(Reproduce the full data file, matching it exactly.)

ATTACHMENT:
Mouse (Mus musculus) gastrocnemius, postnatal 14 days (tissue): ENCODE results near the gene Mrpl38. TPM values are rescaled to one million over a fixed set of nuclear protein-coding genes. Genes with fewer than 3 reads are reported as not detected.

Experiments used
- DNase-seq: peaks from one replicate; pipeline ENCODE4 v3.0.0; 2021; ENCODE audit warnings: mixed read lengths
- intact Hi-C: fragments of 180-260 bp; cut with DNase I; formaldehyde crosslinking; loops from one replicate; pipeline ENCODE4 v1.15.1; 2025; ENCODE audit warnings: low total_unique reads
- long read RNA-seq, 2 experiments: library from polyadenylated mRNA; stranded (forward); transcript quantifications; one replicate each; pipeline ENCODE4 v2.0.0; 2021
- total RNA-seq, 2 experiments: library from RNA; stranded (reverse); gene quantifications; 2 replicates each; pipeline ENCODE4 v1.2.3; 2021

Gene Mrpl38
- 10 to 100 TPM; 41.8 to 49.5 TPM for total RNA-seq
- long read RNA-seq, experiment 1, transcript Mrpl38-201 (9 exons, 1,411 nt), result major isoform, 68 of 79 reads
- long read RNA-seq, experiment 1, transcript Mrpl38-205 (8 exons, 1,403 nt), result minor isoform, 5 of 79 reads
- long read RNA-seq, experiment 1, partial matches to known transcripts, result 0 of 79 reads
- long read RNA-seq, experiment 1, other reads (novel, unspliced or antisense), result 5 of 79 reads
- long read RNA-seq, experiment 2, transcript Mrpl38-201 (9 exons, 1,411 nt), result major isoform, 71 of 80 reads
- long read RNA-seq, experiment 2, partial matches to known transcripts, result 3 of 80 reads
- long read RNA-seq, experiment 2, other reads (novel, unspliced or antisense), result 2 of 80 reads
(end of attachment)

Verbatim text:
Mouse (Mus musculus) gastrocnemius, postnatal 14 days (tissue): ENCODE results near the gene Mrpl38. TPM values are rescaled to one million over a fixed set of nuclear protein-coding genes. Genes with fewer than 3 reads are reported as not detected.

Experiments used
- DNase-seq: peaks from one replicate; pipeline ENCODE4 v3.0.0; 2021; ENCODE audit warnings: mixed read lengths
- intact Hi-C: fragments of 180-260 bp; cut with DNase I; formaldehyde crosslinking; loops from one replicate; pipeline ENCODE4 v1.15.1; 2025; ENCODE audit warnings: low total_unique reads
- long read RNA-seq, 2 experiments: library from polyadenylated mRNA; stranded (forward); transcript quantifications; one replicate each; pipeline ENCODE4 v2.0.0; 2021
- total RNA-seq, 2 experiments: library from RNA; stranded (reverse); gene quantifications; 2 replicates each; pipeline ENCODE4 v1.2.3; 2021

Gene Mrpl38
- 10 to 100 TPM; 41.8 to 49.5 TPM for total RNA-seq
- long read RNA-seq, experiment 1, transcript Mrpl38-201 (9 exons, 1,411 nt), result major isoform, 68 of 79 reads
- long read RNA-seq, experiment 1, transcript Mrpl38-205 (8 exons, 1,403 nt), result minor isoform, 5 of 79 reads
- long read RNA-seq, experiment 1, partial matches to known transcripts, result 0 of 79 reads
- long read RNA-seq, experiment 1, other reads (novel, unspliced or antisense), result 5 of 79 reads
- long read RNA-seq, experiment 2, transcript Mrpl38-201 (9 exons, 1,411 nt), result major isoform, 71 of 80 reads
- long read RNA-seq, experiment 2, partial matches to known transcripts, result 3 of 80 reads
- long read RNA-seq, experiment 2, other reads (novel, unspliced or antisense), result 2 of 80 reads